Like seeing a smile on a child’s face or reassuring them that they are going to be OK? Pediatric nurse practitioners (PNPs) have skills providing care to infants, children and adolescents. They are knowledgeable about growth and development and may diagnose certain illnesses or even prescribe medication. They can provide care to children who are seriously ill, but also just undertake routine exams, according to the Pediatric Nursing Certification Board. According to 2014 information from the American Association of Nurse Practitioners (AANP), only 8.3 percent of all NPs pursue primary pediatric care. Many more pursue adult or family care, meaning that there could be plenty of opportunities for nurses wanting to consider a pediatric NP career. Fortunately, there are a wide variety of PNP programs available to help nurses pursue needed education and to start on the path toward career development. As an aside, the National Association of Pediatric Nurse Practitioners can be a great resource for those interested in the field or who are already working within it.
Once a nurse has earned a current registered nurse (RN) license and gained some nursing experience, he or she has completed the essential baseline requirements to apply for a pediatric nurse practitioner program. Most, although not all, graduate-level pediatric nurse practitioner programs, be they MSN or DNP, also require a bachelor’s degree (some allow either nursing or non-nursing). The exceptions are programs that allow an RN to advance from an ADN degree all the way to an MSN degree by completing a rigorous course of study designed to prepare the student for advanced nursing practice as a pediatric NP. These programs are typically called either “RN to MSN bridge” or “ADN to MSN bridge” programs.
Other graduate nursing program admissions requirements can vary depending on the particular school, but it is not uncommon to find the following necessary for seeking admission to a pediatric NP program:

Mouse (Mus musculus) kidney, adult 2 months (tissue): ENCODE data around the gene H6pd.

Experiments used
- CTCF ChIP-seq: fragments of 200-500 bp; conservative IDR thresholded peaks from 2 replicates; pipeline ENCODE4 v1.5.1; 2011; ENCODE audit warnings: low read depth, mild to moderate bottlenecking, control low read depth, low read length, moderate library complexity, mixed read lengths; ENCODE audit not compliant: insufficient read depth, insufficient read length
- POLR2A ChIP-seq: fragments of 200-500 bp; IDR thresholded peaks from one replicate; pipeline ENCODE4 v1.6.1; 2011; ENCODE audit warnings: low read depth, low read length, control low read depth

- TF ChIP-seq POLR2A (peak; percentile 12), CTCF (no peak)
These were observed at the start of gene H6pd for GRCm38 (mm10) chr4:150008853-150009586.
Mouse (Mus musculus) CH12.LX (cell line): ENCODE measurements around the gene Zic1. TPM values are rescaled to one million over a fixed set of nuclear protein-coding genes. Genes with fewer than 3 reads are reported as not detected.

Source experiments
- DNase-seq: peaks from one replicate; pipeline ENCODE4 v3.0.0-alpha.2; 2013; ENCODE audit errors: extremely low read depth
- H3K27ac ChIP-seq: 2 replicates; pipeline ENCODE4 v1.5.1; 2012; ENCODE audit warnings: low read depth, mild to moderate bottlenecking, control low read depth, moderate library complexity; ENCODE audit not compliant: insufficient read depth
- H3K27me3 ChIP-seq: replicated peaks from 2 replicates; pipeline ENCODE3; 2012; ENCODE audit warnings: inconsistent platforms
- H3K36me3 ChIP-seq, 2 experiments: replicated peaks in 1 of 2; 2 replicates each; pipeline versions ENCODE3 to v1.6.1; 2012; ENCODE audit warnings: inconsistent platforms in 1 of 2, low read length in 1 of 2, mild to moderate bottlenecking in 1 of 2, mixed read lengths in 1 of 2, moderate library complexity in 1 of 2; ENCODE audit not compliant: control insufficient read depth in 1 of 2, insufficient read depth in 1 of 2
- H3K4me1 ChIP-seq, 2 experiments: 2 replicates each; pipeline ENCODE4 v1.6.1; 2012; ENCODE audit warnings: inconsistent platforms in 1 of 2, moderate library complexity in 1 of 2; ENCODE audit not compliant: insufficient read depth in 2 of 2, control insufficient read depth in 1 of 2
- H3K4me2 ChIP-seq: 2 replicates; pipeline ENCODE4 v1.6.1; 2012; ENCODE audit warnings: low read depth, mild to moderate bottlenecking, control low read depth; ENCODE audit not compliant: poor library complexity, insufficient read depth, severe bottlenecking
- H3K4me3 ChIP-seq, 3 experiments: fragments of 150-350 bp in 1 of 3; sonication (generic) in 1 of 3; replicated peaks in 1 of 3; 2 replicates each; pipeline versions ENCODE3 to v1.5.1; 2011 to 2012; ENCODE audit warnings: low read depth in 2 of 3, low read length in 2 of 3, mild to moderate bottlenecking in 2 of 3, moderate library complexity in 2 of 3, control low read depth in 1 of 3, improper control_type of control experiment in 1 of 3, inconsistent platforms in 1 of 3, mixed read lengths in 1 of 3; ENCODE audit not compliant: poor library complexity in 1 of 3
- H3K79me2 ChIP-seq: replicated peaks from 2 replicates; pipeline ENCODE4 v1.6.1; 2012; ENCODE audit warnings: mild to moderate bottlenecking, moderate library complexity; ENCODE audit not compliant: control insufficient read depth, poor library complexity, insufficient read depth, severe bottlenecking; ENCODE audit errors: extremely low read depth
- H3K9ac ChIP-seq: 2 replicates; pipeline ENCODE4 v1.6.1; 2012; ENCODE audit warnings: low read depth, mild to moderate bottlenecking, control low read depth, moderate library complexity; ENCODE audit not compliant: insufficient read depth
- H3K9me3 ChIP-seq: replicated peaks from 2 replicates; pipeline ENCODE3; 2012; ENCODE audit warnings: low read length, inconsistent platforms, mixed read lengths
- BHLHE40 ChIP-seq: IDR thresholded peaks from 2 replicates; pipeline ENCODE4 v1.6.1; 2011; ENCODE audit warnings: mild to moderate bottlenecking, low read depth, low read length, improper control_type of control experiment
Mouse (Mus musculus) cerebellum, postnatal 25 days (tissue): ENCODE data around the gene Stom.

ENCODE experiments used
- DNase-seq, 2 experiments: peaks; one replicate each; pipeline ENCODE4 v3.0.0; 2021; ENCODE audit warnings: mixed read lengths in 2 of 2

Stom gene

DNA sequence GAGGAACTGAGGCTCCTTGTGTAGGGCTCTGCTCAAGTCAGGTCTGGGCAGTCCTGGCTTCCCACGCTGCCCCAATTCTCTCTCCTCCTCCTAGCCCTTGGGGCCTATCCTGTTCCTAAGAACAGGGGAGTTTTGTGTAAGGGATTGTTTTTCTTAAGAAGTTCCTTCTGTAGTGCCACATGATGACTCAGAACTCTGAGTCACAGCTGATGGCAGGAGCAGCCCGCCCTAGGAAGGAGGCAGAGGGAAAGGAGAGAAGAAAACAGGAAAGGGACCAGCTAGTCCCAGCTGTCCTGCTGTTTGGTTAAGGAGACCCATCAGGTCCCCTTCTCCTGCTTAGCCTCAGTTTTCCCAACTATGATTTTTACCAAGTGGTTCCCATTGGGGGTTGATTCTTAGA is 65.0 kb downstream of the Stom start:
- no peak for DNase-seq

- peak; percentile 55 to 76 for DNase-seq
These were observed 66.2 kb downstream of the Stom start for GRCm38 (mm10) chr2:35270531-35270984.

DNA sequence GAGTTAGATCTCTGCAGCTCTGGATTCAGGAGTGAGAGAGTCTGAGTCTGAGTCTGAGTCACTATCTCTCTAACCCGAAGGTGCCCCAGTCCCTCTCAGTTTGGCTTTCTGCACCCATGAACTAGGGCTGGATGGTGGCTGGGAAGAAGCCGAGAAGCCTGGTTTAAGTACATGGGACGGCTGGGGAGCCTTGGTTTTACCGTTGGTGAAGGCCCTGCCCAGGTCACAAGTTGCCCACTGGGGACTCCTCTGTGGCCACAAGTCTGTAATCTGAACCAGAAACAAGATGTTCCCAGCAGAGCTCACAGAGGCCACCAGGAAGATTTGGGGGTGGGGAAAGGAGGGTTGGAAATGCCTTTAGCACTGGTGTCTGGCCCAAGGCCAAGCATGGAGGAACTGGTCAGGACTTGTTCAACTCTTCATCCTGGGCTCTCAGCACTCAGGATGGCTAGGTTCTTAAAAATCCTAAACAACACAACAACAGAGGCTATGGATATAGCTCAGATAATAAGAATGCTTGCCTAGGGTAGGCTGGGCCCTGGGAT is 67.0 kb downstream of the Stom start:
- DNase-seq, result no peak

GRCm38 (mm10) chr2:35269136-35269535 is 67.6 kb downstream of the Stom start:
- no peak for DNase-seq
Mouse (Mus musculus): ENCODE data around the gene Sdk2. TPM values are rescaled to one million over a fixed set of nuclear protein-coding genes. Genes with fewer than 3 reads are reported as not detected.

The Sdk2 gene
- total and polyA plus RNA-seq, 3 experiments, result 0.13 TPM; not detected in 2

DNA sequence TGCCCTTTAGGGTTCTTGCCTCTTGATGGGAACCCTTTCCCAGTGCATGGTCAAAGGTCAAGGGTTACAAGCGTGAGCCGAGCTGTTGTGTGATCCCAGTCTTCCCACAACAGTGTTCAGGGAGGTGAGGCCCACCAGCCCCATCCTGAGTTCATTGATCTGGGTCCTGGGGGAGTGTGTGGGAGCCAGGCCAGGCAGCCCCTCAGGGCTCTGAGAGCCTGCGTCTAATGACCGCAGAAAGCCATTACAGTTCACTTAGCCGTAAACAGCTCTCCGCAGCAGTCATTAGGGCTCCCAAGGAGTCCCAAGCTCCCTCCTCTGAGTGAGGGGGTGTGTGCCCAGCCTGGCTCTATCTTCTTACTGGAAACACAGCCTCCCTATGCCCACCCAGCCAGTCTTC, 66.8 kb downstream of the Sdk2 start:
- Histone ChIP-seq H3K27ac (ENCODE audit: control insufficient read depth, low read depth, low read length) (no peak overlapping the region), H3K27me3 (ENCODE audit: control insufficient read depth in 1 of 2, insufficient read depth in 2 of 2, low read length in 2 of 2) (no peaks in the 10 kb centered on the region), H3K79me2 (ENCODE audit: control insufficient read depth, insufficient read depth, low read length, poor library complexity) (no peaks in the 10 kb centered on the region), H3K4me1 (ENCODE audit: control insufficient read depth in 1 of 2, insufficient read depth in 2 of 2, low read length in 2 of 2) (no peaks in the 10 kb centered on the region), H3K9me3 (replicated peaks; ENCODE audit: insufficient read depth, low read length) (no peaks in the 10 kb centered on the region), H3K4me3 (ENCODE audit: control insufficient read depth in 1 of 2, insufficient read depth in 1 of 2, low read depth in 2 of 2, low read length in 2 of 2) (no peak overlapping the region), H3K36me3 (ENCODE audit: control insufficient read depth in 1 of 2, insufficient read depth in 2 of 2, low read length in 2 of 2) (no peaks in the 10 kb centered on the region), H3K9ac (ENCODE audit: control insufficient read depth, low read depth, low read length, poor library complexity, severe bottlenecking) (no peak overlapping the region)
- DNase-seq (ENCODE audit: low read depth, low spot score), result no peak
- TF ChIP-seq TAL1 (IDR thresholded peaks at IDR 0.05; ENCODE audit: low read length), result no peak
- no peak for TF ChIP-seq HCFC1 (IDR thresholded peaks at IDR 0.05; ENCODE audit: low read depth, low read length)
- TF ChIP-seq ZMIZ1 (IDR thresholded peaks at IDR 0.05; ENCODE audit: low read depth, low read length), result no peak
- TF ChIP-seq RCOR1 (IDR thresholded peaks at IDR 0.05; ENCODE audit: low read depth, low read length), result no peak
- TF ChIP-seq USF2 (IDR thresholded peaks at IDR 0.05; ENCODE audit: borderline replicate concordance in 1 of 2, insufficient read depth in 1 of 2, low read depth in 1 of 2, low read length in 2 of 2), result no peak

Prospective students may also need to answer specific questions, write essays, or go through a personal interview or provide a portfolio. Prerequisite courses may be needed based on the student’s educational background, and, because of this, what might be true for one student may not be true for all. For example, at Vanderbilt University, there are multiple admission paths to the school’s MSN program, including for those who have an associate degree, those who have a bachelor’s degree in nursing, and those who have a bachelor’s degree in a non-nursing field (and these, by the way, are three relatively common educational pathways). Given that there can be variances in students’ backgrounds, the exact requirements may be different for each.
The pediatric NP programs that students complete may differ a bit in terms of approach or delivery, but the specialized curriculum should be largely the same across programs. For example, the American Association of Colleges of Nursing has set up guidelines for graduate-level nursing education. At the master’s level, this includes curriculum comprising a graduate nursing core, an advanced practice nursing core, and specialty curriculum content. This has been established to help prepare students for new demands in healthcare and to think critically and competently. Most programs should also prepare students to seek board certification when they are done. It is generally best to ensure in advance of enrolling that one may sit for the board certification exam upon graduation. Many schools post this type of information on their website.